June 29, 2014

Updates On Iraq [6.29] Netanyahu Is The First Leader To Recognize Kurdish Independence In Iraq; Turkey Is Also On Board

An excerpt from, "Israeli PM Netanyahu endorses Kurdish independence citing chaos in Iraq" RT, June 29, 2014:
Citing the “collapse” of Iraq amid the ISIS insurgency and sectarian violence, Israeli Prime Minister Benjamin Netanyahu has endorsed the de-facto independence of Iraqi Kurds. Netanyahu has also called to support the “Kurdish aspiration for independence.”

The hawkish Israeli leader said on Sunday that Kurds are “fighting people that has proved its political commitment, political moderation, and deserves political independence,” Reuters reported.

Speaking to Tel Aviv University’s INSS think-tank, Netanyahu described the situation in Iraq and the Middle East in general as a “collapse,” due to strife between Sunni and Shiite Muslims. 
An excerpt from, "Çelik signals Turkey to welcome independent Kurdish state in Iraq" Today's Zaman, June 29, 2014:
Justice and Development Party (AK Party) Deputy Chairman Hüseyin Çelik has indicated that Turkey will recognize a Kurdish state in northern Iraq if the crisis-stricken country is divided, the Financial Times reported on Saturday.

“If Iraq is divided and it is inevitable, [the Kurdish Regional Government (KRG)] are our brothers. … Unfortunately, the situation in Iraq is not good and it looks like it is going to be divided,” Çelik said in his remarks to the Financial Times.

He also reportedly said that although an independent Kurdish state was previously a reason for war for Turkey, no one has the right to say so now.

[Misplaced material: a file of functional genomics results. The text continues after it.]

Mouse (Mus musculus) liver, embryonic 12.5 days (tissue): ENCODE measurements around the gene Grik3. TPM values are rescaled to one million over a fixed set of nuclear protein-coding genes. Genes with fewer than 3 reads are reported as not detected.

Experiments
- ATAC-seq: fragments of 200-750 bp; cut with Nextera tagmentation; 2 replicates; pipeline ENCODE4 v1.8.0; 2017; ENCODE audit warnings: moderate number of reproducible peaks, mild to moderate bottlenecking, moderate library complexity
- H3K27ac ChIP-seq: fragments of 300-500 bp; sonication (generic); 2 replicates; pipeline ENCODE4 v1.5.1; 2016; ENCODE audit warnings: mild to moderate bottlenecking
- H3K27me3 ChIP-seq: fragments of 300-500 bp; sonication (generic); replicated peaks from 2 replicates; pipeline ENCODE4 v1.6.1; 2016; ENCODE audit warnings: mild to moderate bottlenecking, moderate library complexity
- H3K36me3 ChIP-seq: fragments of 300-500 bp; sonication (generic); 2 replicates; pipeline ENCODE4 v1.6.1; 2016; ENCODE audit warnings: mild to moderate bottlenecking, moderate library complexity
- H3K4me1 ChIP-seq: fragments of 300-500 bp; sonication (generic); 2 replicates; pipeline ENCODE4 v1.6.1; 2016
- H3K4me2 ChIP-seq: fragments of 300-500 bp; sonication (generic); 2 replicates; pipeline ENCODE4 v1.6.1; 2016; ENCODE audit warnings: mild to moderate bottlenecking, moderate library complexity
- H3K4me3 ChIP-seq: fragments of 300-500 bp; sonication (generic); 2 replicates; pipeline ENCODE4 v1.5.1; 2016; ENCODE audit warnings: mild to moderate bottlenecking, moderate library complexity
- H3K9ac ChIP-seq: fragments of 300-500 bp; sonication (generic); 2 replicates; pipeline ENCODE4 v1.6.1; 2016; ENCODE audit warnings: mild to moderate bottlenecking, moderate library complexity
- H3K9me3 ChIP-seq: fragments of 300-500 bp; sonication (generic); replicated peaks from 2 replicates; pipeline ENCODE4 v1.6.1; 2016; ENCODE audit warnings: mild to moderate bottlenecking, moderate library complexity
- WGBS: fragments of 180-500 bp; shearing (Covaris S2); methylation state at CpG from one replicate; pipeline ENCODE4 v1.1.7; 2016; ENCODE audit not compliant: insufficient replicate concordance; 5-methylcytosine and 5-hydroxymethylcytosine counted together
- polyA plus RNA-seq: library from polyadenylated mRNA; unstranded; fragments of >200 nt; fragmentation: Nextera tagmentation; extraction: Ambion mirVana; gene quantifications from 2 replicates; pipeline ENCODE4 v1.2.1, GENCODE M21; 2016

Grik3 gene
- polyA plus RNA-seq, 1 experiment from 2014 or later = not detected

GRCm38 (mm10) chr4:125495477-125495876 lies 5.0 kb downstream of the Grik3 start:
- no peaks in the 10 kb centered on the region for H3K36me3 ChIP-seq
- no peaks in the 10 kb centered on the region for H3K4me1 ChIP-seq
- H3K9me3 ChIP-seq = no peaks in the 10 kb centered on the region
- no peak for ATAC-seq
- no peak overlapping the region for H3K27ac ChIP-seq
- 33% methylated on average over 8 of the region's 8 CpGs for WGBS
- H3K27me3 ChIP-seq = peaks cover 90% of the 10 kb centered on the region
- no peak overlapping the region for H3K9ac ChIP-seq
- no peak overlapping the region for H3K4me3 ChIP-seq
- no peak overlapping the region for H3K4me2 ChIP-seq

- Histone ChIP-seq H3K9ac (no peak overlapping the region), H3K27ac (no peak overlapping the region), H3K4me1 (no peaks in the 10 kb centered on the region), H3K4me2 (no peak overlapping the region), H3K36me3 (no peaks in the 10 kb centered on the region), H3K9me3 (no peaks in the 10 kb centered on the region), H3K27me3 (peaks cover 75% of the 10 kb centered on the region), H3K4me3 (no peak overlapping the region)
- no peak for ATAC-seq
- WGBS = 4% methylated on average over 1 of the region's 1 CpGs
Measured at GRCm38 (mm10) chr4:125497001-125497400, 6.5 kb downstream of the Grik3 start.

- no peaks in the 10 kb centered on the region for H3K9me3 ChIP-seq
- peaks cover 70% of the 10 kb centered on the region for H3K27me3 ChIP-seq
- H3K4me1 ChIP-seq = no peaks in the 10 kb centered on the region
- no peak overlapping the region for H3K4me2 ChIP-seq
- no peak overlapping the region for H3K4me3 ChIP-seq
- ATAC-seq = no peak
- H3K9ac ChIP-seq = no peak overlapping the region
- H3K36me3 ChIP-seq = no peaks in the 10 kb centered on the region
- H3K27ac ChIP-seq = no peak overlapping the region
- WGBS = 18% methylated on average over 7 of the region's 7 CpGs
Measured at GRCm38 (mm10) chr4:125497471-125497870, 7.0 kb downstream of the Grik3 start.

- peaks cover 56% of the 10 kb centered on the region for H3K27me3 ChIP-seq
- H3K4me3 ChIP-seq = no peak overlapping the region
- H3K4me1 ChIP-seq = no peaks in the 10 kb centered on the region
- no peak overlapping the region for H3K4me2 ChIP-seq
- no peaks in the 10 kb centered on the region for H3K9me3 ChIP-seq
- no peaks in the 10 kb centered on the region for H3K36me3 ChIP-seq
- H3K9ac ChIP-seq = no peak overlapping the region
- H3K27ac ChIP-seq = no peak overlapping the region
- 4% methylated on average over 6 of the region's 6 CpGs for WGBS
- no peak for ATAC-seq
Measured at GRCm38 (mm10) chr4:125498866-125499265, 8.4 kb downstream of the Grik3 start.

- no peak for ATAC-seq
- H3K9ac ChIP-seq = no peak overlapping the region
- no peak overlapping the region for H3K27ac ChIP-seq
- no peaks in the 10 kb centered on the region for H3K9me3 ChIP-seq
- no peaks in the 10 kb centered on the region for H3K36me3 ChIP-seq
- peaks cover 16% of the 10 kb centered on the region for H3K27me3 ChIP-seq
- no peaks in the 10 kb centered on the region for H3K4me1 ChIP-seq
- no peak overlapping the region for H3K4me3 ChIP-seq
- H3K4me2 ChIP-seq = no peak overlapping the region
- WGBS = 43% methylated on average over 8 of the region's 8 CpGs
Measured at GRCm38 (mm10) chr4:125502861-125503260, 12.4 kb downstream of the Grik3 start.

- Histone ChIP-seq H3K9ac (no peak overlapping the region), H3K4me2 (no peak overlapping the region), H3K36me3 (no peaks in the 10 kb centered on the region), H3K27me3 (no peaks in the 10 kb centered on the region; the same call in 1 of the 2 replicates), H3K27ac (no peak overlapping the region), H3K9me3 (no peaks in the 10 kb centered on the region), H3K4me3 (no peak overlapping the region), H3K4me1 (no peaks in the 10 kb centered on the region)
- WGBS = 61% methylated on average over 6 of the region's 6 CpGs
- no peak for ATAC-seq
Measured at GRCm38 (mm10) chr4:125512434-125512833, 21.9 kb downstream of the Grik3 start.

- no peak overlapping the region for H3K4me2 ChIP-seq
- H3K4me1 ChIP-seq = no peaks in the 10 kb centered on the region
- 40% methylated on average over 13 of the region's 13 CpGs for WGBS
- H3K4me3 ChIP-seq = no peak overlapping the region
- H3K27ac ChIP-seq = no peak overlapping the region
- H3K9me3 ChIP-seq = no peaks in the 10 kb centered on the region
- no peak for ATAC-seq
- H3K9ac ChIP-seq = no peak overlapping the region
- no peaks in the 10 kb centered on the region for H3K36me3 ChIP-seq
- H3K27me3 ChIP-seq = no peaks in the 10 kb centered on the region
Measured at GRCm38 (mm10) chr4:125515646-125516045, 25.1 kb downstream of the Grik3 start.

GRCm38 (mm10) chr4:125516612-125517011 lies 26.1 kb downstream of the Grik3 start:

Both Israel and Turkey have a lot to gain from an independent Kurdish state in northern Iraq. The Turkish government has signed an oil deal with Kurdistan Regional Government authorities that has been described as the "most generous" deal in the history of the Turkish republic by Turkish officials. Getting cheap energy has always been a key factor in Turkey's desire to develop stronger ties with the Kurds in Iraq.

Oil was also key in forming the Israeli-Egyptian relationship that has lasted to this day, so oil is good for some things like instilling political moderation in greedy but needy geopolitical rivals.

There are also 100 Turkish companies that have invested in the KRG economy, so protecting its lucrative business ties in the region is another reason for Turkey's political support for the KRG's independence aspirations. But it's not just Turkish companies that want to protect their business interests. Western companies are also investing in the region. A report by Invest in Group (IIG) said that, "55% of all investment in Iraq is taking place in the Kurdistan Region."

There is also a security dimension to Turkey's support for the KRG. Turkish officials view the Kurdish region in Iraq as a buffer against the ISIS treat in Western Iraq. They said that ISIS terrorists would like to harm Turkey next because the extremist Jihadist group views the majority of moderate Sunnis of Turkey as heretics and infidels.

The irony is that the governing party in Turkey, the Erdogan-led AKP (Justice and Development Party), a Muslim Brotherhood organization, has been backing ISIS in Syria for over three years. Read this excerpt from, "ISIS and the threat to Turkey" by Merve Tahiroglu, Long War Journal, June 21, 2014: